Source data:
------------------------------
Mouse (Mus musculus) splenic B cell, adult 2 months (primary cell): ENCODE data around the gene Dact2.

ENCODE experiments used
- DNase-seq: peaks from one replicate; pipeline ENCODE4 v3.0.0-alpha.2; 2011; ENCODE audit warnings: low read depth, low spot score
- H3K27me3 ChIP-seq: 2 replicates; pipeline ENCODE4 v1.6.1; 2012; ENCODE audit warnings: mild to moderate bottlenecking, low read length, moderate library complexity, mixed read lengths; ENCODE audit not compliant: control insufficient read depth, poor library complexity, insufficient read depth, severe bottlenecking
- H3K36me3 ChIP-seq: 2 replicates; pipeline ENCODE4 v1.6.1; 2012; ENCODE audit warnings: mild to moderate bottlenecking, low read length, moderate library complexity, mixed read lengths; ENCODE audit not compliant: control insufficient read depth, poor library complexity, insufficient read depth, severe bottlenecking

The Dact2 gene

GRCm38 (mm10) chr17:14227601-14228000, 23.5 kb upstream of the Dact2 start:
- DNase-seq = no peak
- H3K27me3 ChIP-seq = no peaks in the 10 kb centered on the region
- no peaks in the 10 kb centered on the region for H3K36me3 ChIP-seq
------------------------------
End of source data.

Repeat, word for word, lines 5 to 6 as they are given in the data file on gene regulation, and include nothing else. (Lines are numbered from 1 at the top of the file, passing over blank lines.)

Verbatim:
- H3K36me3 ChIP-seq: 2 replicates; pipeline ENCODE4 v1.6.1; 2012; ENCODE audit warnings: mild to moderate bottlenecking, low read length, moderate library complexity, mixed read lengths; ENCODE audit not compliant: control insufficient read depth, poor library complexity, insufficient read depth, severe bottlenecking

The Dact2 gene